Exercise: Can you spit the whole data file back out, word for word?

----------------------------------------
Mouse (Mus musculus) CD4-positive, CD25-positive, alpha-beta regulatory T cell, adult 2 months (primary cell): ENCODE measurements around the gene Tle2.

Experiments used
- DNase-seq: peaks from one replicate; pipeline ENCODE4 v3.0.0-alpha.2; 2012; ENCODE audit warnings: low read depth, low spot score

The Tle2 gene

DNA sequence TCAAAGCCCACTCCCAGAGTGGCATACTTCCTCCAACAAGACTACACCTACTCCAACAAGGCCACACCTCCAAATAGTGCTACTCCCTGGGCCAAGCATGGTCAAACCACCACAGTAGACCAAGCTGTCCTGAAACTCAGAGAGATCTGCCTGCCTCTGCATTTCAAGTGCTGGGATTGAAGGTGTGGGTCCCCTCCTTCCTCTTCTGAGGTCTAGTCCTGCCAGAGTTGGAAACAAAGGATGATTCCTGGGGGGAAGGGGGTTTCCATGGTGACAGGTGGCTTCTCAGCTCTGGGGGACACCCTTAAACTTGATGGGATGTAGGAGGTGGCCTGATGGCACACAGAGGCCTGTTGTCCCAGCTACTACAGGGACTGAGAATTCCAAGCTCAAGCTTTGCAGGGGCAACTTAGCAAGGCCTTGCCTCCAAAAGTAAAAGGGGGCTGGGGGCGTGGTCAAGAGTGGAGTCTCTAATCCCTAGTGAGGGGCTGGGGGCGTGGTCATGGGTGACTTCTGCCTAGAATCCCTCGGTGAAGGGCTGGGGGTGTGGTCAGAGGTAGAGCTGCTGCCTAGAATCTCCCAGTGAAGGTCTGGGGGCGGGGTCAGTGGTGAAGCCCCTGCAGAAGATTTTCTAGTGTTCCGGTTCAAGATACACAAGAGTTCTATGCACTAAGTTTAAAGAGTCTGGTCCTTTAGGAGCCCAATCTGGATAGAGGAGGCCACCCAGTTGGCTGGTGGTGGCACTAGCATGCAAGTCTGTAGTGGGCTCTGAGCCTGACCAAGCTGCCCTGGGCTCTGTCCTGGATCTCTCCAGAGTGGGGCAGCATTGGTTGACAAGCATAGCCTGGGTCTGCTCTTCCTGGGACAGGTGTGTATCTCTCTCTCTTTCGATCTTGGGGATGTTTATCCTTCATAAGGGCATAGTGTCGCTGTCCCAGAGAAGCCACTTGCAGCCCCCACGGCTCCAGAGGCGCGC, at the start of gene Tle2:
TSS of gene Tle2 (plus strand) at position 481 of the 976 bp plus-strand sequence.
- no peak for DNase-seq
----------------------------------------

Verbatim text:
Mouse (Mus musculus) CD4-positive, CD25-positive, alpha-beta regulatory T cell, adult 2 months (primary cell): ENCODE measurements around the gene Tle2.

Experiments used
- DNase-seq: peaks from one replicate; pipeline ENCODE4 v3.0.0-alpha.2; 2012; ENCODE audit warnings: low read depth, low spot score

The Tle2 gene

DNA sequence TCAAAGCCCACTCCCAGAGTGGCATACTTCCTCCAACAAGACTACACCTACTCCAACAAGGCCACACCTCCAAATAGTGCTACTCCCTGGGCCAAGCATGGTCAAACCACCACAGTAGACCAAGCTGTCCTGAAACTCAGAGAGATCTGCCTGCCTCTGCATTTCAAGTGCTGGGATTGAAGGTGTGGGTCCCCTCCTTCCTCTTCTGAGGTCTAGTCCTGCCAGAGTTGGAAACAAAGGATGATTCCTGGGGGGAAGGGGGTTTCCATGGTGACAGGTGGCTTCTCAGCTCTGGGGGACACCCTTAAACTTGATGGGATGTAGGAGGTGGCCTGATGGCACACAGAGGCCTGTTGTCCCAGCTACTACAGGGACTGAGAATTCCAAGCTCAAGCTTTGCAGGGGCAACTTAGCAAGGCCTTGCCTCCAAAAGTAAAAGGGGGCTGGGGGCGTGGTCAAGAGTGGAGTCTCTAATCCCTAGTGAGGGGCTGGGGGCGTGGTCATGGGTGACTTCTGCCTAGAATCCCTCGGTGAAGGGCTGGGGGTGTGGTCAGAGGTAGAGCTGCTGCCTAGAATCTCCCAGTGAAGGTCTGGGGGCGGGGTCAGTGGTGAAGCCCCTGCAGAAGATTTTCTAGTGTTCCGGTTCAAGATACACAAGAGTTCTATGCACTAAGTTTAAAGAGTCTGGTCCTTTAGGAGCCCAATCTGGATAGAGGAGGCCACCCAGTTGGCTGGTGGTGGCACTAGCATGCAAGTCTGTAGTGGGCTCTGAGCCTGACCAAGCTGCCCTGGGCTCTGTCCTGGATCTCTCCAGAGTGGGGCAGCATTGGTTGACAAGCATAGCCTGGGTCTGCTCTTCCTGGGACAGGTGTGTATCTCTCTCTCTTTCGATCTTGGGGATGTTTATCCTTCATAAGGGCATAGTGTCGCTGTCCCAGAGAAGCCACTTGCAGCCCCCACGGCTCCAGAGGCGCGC, at the start of gene Tle2:
TSS of gene Tle2 (plus strand) at position 481 of the 976 bp plus-strand sequence.
- no peak for DNase-seq